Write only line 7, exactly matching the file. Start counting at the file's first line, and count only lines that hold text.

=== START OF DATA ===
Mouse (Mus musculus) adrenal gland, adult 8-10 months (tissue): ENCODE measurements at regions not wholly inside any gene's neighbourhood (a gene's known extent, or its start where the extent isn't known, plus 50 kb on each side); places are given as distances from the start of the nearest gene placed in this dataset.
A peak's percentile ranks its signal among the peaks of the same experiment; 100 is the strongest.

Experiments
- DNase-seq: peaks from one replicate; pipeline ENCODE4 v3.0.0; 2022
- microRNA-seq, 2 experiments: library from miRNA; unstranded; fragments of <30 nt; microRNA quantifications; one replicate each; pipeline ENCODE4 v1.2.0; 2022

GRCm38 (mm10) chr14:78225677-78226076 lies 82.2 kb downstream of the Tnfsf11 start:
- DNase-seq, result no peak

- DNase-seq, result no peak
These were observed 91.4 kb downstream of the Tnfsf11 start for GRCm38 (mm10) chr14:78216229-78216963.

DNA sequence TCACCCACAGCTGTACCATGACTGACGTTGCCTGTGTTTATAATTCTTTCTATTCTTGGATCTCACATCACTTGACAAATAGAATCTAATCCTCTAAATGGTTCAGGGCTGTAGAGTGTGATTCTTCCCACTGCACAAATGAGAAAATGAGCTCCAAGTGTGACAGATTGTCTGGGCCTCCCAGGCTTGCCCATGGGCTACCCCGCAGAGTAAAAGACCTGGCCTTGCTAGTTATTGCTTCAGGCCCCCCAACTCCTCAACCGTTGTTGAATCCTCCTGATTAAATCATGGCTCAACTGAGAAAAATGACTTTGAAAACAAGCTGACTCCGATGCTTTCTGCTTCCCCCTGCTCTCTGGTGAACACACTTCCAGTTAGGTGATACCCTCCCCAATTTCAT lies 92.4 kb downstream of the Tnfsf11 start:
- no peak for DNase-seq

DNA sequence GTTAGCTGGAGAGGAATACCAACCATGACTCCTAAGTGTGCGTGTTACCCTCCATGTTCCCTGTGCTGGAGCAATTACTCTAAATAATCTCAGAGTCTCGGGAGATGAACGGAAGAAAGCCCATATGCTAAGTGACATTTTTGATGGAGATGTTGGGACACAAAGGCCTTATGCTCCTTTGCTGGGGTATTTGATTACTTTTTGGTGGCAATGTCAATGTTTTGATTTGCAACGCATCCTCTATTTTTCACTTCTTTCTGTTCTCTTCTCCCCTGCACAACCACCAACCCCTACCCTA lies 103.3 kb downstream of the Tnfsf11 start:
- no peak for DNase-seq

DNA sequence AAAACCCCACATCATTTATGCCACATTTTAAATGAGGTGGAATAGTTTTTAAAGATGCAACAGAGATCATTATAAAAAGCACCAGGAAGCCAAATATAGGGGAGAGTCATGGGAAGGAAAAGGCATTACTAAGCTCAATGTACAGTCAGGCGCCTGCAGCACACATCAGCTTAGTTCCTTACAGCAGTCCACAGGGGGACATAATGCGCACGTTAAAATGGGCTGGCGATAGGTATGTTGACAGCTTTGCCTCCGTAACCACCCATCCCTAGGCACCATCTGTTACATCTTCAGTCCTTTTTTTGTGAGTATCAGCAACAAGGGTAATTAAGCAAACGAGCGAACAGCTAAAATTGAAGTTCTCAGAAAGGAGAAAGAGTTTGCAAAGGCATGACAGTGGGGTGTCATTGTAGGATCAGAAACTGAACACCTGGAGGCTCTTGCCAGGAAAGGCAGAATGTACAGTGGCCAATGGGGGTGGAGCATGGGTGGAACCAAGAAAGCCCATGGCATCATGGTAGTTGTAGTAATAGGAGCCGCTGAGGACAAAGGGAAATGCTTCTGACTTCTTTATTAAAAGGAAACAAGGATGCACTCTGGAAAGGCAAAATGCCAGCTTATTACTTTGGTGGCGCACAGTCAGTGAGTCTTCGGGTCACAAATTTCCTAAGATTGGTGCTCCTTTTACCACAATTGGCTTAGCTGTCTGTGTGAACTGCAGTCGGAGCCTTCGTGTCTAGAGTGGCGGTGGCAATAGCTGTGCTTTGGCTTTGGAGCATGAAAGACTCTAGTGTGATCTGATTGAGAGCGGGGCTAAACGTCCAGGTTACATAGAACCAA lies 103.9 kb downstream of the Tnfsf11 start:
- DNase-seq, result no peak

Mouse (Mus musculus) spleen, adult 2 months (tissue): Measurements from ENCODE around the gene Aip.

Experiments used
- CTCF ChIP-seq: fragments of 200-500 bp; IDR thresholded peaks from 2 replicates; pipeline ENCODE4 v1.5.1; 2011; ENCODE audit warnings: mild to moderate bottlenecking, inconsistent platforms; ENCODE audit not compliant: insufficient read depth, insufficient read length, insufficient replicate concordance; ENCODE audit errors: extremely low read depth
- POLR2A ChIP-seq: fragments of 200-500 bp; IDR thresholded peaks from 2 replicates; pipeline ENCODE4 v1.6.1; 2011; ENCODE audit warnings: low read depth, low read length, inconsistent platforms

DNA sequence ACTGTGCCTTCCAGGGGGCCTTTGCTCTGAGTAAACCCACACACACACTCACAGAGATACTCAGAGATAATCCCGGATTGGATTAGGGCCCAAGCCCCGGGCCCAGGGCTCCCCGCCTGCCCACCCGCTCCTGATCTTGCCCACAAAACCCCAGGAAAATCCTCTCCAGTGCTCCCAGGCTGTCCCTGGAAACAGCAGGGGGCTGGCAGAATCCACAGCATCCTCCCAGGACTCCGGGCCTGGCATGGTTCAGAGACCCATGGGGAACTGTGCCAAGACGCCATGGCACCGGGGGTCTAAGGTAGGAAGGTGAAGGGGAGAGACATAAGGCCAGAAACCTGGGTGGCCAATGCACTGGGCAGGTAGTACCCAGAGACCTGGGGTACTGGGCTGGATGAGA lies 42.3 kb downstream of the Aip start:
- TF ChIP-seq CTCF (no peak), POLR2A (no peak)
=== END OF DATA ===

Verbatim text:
- DNase-seq, result no peak